Ph.D Cambridge University
I am a Professor of Practice at the University of San Diego, where I teach in the departments of Sociology and Political Science / International Relations. I was formerly Distinguished James McGill Professor in Anthropology and an Associate Member of the Faculty of Law at McGill University, where I taught from 2004 to 2022.
An anthropologist by training and profession, I received a PhD at Cambridge University based on fieldwork in northern Mali, in the Gao region that is now marked by violent conflict and insecurity. I studied an Islamic reform movement that was a precursor of a violent jihadist insurrection in 2012-2013. After graduation, I moved to Montreal and took a job with the Cree Board of Health and Social Services of James Bay. This was the start of a decades-long involvement with Indigenous rights movements based in northern Canada, northern Europe, West Africa (Mali), and southern Africa (Botswana and Namibia). I pursued this topic through the 1990s, during my first academic appointment at Harvard University, in Anthropology and in the Committee on Degrees in Social Studies. After publishing The Origins of Indigenism, I began (encouraged by others) to see myself as a legal anthropologist, as someone interested in the variety of human legal experience, yes, but above all in how legal institutions shape new forms of human belonging. This shift in professional identity was given a boost by my appointment to the Katherine A. Pearson Chair in Civil Society and Public Policy from 2013 to 2020, following which I was appointed to my current position. I wrote #HumanRights during a year at Harvard as Visiting Professor in the Department of Anthropology and the Weatherhead Center for International Affairs, which gave me the freedom to write and explore the issues of digital security, surveillance, witnessing, and investigations that now make up our new information ecosystem and underpin the emerging forms of and prospects for human rights.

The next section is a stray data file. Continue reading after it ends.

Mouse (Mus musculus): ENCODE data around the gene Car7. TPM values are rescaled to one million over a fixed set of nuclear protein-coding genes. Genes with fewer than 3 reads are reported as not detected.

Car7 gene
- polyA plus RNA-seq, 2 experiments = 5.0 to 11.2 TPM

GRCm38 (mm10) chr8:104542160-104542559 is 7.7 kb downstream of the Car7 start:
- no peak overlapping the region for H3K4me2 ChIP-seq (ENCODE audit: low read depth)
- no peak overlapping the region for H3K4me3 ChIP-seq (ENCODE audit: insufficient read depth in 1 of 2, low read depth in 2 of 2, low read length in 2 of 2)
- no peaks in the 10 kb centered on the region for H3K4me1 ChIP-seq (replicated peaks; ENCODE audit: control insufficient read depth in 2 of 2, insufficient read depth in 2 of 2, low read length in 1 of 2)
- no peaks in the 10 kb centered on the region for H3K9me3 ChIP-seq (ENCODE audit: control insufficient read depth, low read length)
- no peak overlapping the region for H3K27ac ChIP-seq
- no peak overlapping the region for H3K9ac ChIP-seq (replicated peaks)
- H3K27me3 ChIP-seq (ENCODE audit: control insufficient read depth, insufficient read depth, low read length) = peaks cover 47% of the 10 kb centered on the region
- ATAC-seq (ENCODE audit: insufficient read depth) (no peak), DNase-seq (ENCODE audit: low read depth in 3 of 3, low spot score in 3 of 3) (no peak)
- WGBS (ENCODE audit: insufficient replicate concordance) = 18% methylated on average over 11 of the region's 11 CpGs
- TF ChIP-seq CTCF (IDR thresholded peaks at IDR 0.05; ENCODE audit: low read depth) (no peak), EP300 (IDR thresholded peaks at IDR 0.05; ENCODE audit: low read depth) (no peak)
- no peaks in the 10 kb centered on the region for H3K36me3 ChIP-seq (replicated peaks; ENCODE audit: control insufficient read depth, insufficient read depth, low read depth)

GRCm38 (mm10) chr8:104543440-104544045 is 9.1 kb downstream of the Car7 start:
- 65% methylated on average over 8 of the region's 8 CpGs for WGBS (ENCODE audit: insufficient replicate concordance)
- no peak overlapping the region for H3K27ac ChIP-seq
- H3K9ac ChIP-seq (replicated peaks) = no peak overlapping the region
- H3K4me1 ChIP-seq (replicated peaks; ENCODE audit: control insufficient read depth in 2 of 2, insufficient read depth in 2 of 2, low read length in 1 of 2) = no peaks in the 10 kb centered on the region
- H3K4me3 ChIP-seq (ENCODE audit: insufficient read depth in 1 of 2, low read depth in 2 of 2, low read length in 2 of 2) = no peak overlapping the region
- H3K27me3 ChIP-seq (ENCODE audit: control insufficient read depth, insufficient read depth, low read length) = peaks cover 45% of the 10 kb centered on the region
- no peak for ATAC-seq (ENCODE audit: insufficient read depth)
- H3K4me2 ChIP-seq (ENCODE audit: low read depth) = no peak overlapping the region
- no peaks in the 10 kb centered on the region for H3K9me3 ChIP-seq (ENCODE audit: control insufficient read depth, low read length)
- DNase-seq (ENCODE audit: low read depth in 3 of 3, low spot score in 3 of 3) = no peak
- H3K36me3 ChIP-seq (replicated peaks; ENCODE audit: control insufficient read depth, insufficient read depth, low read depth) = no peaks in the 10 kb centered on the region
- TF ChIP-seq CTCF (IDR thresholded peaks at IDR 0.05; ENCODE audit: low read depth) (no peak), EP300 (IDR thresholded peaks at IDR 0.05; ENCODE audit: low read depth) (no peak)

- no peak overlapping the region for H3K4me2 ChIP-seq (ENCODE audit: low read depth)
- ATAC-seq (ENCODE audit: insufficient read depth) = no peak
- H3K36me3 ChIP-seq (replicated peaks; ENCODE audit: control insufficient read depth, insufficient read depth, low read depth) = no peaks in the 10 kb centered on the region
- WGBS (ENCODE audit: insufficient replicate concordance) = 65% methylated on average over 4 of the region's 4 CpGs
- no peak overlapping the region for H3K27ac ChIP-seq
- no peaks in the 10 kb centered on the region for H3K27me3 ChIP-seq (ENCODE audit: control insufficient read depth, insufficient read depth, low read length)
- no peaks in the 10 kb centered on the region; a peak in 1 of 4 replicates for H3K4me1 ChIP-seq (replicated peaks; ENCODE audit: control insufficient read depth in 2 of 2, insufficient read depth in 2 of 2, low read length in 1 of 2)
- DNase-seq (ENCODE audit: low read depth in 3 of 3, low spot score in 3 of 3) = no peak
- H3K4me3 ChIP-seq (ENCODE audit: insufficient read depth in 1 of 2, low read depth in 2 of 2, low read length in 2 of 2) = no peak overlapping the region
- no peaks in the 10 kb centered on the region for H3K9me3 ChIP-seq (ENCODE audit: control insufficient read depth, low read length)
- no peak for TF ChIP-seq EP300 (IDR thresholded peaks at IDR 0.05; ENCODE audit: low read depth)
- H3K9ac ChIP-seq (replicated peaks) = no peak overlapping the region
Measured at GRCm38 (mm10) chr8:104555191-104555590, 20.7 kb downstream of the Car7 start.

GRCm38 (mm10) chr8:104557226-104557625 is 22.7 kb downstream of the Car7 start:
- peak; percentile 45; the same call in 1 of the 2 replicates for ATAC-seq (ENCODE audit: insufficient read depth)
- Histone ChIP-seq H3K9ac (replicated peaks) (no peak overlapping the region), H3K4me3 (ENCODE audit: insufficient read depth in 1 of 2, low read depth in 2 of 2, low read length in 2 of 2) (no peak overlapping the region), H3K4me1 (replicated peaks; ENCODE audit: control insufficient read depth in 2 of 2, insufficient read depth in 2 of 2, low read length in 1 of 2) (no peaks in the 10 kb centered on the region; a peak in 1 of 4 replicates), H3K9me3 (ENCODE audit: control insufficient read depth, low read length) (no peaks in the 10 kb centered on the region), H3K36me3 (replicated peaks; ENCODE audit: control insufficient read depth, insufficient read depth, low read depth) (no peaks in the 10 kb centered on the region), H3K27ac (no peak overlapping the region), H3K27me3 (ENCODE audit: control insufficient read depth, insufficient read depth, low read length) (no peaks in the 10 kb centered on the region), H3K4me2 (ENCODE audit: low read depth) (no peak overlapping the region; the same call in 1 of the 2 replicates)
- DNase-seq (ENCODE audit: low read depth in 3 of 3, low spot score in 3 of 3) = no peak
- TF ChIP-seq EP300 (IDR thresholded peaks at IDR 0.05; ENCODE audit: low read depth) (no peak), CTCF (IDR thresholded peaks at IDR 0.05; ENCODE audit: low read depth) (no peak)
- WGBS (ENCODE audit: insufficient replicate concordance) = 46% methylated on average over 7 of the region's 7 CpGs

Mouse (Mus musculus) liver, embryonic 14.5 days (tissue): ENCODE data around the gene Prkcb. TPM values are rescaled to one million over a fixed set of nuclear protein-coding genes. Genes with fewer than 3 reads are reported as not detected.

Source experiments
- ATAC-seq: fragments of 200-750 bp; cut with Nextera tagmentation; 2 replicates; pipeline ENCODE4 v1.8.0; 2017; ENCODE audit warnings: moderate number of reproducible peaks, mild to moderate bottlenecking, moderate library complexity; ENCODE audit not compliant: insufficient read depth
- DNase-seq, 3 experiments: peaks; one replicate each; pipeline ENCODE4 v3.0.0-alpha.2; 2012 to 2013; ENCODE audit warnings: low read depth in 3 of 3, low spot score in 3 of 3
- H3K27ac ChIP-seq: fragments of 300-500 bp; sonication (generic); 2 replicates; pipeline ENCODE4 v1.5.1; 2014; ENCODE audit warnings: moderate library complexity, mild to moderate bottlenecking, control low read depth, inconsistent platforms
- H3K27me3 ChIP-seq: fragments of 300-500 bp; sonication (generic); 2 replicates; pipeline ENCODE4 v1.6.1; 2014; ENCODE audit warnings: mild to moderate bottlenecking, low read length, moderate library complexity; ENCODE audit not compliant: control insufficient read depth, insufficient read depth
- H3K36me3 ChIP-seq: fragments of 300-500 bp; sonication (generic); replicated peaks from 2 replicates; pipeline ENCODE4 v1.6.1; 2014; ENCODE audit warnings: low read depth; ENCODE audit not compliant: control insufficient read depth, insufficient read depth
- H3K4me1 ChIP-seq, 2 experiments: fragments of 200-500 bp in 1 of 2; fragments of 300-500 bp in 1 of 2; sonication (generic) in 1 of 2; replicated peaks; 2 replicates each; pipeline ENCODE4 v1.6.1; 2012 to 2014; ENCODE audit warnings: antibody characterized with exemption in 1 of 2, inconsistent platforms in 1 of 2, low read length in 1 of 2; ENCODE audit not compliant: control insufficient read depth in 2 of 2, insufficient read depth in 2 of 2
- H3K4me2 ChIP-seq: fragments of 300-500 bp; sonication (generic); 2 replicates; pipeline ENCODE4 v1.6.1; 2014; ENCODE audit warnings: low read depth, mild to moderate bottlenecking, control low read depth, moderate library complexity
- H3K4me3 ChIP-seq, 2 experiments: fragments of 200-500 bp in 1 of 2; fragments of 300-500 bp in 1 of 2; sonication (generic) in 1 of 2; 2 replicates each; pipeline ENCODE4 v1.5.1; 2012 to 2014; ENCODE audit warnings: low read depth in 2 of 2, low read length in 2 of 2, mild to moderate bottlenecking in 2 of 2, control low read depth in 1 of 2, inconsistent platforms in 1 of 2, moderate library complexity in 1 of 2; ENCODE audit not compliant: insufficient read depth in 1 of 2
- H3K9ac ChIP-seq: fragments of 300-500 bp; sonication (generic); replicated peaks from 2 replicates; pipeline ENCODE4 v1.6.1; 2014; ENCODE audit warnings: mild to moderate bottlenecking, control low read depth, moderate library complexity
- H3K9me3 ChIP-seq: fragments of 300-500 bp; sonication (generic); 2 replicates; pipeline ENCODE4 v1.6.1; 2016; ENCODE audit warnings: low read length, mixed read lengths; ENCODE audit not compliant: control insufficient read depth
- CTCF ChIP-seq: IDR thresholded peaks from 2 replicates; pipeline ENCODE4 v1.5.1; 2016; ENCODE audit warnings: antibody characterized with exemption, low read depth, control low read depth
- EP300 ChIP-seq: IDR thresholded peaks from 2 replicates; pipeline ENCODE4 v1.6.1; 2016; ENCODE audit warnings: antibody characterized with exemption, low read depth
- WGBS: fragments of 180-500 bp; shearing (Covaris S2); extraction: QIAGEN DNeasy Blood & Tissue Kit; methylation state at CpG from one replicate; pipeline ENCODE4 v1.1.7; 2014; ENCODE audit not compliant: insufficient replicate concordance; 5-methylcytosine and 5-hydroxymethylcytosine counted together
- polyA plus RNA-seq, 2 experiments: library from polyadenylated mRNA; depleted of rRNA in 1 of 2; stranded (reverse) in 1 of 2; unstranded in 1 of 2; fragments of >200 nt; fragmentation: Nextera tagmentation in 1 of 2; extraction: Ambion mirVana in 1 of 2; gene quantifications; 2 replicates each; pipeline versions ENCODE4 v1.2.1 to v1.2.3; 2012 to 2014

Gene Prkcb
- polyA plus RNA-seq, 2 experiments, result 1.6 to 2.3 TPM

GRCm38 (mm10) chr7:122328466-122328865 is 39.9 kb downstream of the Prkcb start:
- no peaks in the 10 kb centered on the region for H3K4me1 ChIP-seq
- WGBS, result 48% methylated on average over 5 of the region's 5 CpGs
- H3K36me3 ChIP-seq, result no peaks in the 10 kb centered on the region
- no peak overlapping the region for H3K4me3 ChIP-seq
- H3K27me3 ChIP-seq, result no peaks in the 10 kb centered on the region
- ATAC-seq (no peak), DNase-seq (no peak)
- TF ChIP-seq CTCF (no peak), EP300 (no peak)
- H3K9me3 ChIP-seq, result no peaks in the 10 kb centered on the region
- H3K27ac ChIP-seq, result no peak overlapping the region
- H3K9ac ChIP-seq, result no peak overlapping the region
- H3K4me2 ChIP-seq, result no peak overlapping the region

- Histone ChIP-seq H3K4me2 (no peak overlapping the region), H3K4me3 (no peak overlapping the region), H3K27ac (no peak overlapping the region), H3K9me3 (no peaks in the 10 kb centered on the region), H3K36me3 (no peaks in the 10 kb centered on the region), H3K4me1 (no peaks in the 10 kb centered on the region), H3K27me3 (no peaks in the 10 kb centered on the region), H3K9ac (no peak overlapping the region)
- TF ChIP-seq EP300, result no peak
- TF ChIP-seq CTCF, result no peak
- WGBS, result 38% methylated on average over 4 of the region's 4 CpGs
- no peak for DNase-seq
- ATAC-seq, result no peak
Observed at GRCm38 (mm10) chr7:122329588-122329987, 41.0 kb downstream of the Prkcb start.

““One of the year’s best historical thrillers.”
Five Stars. “The historical novel The Memory Seeker is graphic in detailing the lasting, damaging effects of wars and falsehoods.”
“Well-researched and masterfully told, this powerful tale about war crimes pulls no punches.”
“The Memory Seeker is a remarkable book. At its heart it is a detective novel of sorts, written in evocative and page-turning prose, with twists and turns all the way through. But it is more than that, raising important questions about the importance of holding perpetrators to account and the difficulties of doing so…”
“Incredibly well-researched, Niezen’s The Memory Seeker tells a powerful tale that weaves the best of story-telling with an accuracy that reflects his deep immersion into the fields of online and offline investigations. Spanning Timbuktu to The Hague, The Memory Seeker is a must-read, especially for those who work in international law!”
“An astonishing debut novel that establishes Ronald Niezen as one of the most exciting new voices in historical fiction.”
Available Now on Open Access
Narratives of Mass Atrocity: Victims and Perpetrators in the Aftermath
eds. Sarah Federman & Ronald Niezen
My published articles and chapters cover a range of topics. To help you find what you’re looking for, they’re arranged by subject area.
Areas of Interest
Human Rights and the United Nations
Suicide and Mental Health
Video & Audio PResentations
What is the relationship between authoritarianism, storytelling, and memory? Ronald Niezen—author of "The Memory Seeker"—reflects on the intricacies of war crimes, the temptations of revenge, and our obligations to the past. Ronald is an expert in digital activism and...
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